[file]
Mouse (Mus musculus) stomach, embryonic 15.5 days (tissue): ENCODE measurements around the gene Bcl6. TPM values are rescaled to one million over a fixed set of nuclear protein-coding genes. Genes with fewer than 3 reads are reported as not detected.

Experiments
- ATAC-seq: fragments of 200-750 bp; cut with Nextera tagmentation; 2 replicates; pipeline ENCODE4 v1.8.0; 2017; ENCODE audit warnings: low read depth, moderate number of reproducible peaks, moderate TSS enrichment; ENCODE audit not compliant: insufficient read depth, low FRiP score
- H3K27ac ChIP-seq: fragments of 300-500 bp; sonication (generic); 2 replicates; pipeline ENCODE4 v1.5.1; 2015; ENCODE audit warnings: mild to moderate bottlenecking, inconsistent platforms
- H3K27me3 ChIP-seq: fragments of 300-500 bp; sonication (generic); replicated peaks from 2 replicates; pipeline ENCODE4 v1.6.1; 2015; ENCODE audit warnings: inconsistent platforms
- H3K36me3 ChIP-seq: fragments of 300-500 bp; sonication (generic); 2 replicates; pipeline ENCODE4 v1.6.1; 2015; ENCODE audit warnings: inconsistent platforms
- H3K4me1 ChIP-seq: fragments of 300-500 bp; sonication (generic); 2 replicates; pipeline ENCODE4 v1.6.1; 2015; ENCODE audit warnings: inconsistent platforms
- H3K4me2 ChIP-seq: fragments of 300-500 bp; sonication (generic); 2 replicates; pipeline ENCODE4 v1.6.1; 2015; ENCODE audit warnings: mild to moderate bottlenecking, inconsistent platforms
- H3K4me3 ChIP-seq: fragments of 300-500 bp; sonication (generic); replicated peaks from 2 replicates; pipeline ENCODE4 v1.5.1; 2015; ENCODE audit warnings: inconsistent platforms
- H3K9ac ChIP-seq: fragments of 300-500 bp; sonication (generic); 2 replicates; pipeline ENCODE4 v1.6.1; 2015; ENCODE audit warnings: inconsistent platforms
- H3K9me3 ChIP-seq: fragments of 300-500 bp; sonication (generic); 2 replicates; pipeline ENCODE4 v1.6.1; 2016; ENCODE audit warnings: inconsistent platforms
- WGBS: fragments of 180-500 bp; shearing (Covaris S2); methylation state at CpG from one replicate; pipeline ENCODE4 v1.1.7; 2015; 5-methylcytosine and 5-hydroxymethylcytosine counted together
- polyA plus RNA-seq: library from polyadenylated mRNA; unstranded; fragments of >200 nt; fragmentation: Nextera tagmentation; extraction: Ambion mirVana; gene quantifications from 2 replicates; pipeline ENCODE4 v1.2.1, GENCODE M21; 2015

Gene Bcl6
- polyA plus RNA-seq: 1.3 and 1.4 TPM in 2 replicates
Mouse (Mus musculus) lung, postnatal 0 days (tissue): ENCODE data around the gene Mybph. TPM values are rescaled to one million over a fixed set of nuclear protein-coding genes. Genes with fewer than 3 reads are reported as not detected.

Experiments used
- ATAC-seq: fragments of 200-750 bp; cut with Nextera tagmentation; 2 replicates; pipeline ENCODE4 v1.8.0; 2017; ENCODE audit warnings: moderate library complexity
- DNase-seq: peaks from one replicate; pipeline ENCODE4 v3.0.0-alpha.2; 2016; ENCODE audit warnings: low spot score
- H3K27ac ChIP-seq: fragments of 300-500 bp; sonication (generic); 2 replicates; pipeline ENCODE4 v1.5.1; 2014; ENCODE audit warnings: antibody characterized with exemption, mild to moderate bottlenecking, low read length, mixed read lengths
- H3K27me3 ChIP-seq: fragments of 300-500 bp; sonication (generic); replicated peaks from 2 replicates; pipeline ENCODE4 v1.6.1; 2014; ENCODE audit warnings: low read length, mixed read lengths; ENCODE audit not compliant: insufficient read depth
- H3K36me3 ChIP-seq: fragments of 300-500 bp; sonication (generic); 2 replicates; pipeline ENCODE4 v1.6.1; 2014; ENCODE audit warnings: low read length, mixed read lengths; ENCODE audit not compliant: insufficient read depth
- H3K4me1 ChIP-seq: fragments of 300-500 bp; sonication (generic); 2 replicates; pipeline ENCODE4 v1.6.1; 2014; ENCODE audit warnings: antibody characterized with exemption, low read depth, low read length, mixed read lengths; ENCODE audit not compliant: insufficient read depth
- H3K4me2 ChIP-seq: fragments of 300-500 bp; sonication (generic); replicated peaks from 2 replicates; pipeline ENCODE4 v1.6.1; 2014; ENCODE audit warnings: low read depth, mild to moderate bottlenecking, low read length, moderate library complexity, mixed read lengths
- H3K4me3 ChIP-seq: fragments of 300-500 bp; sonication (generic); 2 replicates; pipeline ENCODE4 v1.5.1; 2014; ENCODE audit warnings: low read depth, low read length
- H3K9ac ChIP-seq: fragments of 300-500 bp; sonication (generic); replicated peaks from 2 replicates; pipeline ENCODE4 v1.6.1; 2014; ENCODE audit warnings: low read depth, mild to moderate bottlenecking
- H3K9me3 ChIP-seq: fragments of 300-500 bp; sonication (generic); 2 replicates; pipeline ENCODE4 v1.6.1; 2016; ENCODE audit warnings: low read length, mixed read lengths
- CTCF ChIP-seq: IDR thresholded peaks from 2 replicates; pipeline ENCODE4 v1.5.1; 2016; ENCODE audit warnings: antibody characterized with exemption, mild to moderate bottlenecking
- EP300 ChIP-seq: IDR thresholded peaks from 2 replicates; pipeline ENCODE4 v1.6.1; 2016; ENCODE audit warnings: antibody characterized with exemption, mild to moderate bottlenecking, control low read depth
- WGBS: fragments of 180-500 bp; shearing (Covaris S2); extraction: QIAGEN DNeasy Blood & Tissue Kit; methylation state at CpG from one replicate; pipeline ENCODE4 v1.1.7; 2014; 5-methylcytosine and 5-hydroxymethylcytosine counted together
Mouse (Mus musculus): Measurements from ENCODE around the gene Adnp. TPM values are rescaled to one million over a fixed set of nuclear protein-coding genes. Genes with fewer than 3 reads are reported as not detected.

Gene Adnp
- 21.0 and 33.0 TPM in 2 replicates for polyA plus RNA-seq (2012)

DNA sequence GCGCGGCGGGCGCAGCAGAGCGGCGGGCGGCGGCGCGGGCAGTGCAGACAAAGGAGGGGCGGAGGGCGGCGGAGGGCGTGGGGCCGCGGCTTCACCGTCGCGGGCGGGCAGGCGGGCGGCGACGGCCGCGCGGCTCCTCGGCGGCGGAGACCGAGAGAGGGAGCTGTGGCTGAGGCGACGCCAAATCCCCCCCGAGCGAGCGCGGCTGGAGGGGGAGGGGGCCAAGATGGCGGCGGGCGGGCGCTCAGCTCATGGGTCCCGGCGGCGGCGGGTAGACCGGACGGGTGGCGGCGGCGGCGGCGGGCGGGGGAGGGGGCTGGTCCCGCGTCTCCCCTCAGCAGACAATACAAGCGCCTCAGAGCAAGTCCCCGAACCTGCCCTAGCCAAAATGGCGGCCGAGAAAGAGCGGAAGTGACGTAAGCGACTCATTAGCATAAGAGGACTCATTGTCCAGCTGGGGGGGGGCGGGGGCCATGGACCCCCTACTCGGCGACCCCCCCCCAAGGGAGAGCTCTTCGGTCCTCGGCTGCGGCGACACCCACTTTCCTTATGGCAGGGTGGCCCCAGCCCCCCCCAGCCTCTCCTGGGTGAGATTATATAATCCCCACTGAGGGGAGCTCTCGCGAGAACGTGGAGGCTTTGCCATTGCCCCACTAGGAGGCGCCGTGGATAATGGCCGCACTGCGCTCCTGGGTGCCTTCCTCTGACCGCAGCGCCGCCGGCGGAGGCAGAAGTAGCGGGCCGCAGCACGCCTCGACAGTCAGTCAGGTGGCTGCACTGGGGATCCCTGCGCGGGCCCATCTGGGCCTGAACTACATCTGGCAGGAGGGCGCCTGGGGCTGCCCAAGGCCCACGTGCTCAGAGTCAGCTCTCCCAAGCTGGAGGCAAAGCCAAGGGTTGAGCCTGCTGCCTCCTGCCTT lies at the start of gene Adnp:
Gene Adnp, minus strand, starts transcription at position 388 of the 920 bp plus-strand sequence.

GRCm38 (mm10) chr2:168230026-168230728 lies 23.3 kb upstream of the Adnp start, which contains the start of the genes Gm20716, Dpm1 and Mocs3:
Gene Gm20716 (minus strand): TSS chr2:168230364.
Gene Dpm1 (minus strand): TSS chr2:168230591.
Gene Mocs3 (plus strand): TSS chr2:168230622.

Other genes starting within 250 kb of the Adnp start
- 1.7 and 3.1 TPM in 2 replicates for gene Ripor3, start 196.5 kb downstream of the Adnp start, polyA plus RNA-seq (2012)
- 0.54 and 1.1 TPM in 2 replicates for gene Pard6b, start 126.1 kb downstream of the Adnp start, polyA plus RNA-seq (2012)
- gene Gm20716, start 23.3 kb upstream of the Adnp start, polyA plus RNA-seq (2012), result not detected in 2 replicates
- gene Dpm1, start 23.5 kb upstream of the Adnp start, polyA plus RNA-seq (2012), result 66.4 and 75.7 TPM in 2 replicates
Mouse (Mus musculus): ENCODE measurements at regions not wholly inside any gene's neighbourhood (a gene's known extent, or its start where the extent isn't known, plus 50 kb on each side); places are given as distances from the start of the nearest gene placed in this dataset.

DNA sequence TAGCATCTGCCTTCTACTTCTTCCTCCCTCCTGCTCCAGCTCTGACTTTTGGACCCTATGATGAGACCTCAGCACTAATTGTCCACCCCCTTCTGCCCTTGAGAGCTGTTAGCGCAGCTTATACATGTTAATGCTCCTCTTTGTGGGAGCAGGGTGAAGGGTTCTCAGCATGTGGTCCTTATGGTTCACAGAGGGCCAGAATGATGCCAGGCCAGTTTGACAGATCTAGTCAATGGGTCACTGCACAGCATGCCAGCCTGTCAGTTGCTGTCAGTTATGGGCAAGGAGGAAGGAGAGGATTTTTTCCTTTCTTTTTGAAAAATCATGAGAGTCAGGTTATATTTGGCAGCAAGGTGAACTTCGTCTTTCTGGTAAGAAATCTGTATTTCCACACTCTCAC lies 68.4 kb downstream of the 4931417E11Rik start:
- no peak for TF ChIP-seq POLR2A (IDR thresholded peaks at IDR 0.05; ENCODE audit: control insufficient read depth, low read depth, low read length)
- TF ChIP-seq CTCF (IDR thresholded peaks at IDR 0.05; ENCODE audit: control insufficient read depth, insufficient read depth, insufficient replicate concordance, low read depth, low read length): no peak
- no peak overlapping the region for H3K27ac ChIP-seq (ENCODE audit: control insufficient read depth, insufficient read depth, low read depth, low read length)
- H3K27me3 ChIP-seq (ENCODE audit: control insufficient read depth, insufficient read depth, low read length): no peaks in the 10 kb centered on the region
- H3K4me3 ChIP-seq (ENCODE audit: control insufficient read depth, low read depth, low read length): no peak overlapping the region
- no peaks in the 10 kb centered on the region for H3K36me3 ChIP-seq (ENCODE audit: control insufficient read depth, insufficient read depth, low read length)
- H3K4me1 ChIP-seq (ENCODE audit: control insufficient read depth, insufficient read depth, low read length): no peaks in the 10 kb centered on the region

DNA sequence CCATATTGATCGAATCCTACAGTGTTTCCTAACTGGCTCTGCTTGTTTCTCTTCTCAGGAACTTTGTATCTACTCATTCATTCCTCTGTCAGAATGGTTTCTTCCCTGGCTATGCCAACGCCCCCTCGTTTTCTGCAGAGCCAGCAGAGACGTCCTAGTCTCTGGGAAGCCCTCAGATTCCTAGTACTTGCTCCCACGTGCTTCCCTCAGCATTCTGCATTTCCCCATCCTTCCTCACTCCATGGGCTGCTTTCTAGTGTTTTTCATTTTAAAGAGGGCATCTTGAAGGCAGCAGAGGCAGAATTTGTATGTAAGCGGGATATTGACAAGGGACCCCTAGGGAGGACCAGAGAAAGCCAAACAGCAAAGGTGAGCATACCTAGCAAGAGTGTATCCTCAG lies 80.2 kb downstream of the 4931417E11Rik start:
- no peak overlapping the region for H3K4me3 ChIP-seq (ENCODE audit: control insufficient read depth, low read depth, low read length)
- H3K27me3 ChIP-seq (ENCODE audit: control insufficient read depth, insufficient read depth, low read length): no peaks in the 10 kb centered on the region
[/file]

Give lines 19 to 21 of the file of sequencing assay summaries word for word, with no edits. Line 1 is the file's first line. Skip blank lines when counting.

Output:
- DNase-seq: peaks from one replicate; pipeline ENCODE4 v3.0.0-alpha.2; 2016; ENCODE audit warnings: low spot score
- H3K27ac ChIP-seq: fragments of 300-500 bp; sonication (generic); 2 replicates; pipeline ENCODE4 v1.5.1; 2014; ENCODE audit warnings: antibody characterized with exemption, mild to moderate bottlenecking, low read length, mixed read lengths
- H3K27me3 ChIP-seq: fragments of 300-500 bp; sonication (generic); replicated peaks from 2 replicates; pipeline ENCODE4 v1.6.1; 2014; ENCODE audit warnings: low read length, mixed read lengths; ENCODE audit not compliant: insufficient read depth